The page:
• Media inquiriesAt times you may receive calls from media personnel looking for comments on news stories. They are often urgent in their manner.You should not offer diagnostic opinions about people you have not met, even if you are asked about well-known celebrities.

  • Complex situations involving confidentialityMaintaining confidentiality with children, teens and families can be especially complicated. Using plain language, carefully explain informed consent and limits of confidentiality in advance.Cases involving divorce and step-parenting are also difficult; obtain written consent of both parents unless one has sole custody and there is a good clinical reason to exclude the other parent from therapy.Group work with teens is another place to exercise special care with boundaries and information-sharing.

  • Explaining limits of confidentialityEnsure clients understand what information you will and will not disclose, before the question is raised. Take all the time you need to review this in detail, so you use these concerns to build on rapport.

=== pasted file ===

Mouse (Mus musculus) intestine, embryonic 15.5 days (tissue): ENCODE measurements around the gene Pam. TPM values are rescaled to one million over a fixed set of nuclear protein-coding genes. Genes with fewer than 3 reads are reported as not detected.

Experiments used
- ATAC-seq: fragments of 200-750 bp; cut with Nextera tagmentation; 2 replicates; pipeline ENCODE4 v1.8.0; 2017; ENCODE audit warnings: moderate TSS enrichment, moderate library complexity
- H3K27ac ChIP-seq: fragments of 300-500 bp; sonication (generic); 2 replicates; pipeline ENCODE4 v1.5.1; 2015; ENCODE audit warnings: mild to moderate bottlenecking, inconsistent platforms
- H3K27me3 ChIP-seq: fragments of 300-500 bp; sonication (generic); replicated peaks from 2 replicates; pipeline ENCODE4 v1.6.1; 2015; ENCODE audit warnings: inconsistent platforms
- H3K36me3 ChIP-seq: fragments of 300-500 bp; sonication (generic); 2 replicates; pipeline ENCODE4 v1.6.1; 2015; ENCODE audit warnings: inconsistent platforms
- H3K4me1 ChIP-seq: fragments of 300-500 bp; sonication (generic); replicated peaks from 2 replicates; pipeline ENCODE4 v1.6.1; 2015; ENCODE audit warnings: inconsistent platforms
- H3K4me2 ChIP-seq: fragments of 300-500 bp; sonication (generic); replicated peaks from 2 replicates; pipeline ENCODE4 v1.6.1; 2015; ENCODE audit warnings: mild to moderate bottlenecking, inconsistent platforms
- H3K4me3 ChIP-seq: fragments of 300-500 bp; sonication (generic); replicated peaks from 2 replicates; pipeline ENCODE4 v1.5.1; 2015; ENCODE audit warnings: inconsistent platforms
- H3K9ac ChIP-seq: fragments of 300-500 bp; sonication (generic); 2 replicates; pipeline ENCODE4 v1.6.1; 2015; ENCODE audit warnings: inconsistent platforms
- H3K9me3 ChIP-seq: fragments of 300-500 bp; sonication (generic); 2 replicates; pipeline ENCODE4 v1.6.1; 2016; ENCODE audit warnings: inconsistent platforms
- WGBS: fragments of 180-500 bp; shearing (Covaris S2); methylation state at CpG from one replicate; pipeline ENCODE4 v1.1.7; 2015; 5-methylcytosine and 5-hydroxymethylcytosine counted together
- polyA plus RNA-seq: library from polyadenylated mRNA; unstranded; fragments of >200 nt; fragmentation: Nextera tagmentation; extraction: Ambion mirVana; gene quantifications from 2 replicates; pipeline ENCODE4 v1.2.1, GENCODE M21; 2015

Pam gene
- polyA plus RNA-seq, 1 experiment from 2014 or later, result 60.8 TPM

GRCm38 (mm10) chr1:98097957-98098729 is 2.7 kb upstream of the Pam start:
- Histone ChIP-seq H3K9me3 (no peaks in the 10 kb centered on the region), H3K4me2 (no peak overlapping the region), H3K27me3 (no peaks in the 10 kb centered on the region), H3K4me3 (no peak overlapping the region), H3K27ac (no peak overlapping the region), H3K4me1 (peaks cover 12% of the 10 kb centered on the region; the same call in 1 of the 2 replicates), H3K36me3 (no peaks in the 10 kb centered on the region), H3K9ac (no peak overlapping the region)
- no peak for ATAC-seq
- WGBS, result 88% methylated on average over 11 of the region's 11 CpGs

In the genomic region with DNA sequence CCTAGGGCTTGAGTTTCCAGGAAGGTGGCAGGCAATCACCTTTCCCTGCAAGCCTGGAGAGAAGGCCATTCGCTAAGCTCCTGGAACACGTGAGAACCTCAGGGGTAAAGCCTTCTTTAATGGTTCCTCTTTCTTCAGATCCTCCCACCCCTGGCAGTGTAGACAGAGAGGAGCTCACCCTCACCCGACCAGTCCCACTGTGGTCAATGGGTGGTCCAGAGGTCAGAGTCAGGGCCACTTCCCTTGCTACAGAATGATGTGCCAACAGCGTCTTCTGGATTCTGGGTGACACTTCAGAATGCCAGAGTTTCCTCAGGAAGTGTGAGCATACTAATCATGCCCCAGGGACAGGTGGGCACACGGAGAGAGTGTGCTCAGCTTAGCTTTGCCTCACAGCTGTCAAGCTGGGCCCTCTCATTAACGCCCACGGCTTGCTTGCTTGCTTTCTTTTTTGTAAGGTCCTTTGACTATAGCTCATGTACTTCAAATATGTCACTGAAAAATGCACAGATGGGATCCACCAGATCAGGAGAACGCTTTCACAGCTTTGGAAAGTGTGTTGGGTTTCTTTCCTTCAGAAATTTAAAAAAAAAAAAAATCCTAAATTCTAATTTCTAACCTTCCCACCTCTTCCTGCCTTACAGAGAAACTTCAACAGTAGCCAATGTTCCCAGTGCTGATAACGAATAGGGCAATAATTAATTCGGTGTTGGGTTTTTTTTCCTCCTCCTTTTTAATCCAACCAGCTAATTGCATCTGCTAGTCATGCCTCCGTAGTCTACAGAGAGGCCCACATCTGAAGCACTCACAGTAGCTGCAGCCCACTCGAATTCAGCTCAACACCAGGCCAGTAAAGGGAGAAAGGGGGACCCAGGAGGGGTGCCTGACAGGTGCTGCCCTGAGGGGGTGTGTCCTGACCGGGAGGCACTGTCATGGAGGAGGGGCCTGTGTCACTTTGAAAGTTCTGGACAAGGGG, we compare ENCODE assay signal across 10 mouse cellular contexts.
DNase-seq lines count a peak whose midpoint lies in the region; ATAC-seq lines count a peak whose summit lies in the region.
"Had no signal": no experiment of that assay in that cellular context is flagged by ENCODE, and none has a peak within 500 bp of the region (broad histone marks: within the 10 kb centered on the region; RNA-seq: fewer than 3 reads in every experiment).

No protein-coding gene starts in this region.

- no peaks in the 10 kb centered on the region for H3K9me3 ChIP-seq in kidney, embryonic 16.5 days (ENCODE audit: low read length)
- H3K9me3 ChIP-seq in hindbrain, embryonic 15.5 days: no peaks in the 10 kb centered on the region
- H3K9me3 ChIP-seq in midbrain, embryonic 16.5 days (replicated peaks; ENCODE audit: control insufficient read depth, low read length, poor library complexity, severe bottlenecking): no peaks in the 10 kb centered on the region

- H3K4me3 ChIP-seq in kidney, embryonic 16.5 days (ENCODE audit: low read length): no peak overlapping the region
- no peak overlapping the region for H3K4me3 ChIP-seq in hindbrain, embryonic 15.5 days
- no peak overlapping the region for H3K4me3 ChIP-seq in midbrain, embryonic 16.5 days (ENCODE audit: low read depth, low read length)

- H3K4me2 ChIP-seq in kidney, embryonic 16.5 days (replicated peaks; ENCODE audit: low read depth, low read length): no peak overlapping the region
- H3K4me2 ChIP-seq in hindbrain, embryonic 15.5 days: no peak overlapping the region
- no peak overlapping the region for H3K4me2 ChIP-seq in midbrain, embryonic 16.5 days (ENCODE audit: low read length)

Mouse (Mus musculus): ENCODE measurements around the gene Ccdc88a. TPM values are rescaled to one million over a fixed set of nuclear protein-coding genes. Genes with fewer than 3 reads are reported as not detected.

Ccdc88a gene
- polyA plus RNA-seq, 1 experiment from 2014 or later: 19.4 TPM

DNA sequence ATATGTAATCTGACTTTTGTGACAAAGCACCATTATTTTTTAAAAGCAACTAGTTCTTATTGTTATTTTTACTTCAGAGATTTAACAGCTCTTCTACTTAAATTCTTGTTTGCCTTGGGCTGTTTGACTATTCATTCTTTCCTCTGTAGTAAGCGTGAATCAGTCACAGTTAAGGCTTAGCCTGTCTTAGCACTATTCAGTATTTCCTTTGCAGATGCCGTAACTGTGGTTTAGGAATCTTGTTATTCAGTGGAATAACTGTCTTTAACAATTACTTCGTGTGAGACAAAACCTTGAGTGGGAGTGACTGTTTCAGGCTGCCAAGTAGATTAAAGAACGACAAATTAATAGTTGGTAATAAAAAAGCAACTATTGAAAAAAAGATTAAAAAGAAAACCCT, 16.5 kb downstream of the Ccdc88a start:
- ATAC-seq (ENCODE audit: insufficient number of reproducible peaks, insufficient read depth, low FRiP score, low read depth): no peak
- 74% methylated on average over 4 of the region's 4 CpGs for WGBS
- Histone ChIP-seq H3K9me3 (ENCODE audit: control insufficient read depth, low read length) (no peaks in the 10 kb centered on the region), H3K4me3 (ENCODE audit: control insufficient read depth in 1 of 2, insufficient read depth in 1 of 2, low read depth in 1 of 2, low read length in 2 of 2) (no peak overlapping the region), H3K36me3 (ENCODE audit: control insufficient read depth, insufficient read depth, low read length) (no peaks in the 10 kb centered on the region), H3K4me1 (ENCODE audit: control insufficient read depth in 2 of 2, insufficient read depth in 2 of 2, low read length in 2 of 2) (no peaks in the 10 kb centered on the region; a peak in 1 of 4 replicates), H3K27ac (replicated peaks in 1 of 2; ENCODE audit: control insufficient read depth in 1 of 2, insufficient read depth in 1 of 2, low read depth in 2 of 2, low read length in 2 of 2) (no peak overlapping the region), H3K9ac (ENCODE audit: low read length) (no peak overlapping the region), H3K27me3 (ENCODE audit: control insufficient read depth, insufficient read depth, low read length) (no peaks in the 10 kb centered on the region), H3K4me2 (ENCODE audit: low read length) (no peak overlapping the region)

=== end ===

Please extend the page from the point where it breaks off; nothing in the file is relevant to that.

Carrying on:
• Inquiries to be aware of You should refer out cases like this unless you are qualified to treat them as a specialist:

    Forensic casesDisability evaluationFitness for duty (police, transport professionals)Court mandated evaluationsChild custody evaluations

    Many problems can be prevented through proper screening at the time of the initial inquiry

    Be prepared to turn away these cases and have referrals at the ready if you often receive inquiries about problems like this

  • Child custody & Divorce casesDont bite off more than you can chew- nor take on a professional role if you are not trained for it. Leave comments and legal opinions on parenting arrangements to qualified child custody evaluators.Divorcing clients may seek your advocacy; provide them with professional referrals and continue offering therapeutic support to them. Do not cross professional lines. Seek consultation from a colleague or advisor if you are not sure how to proceed.

  • Dual relationshipsDual relationships: are they necessary, or avoidable? Can you see the forest for the trees?

    May be impossible to avoid in rural setting or in sub-communities in urban areas

    May see current or former clients in community contexts

    Can still maintain professionalism and limit the types of conversations and interactions that occur outside the therapy space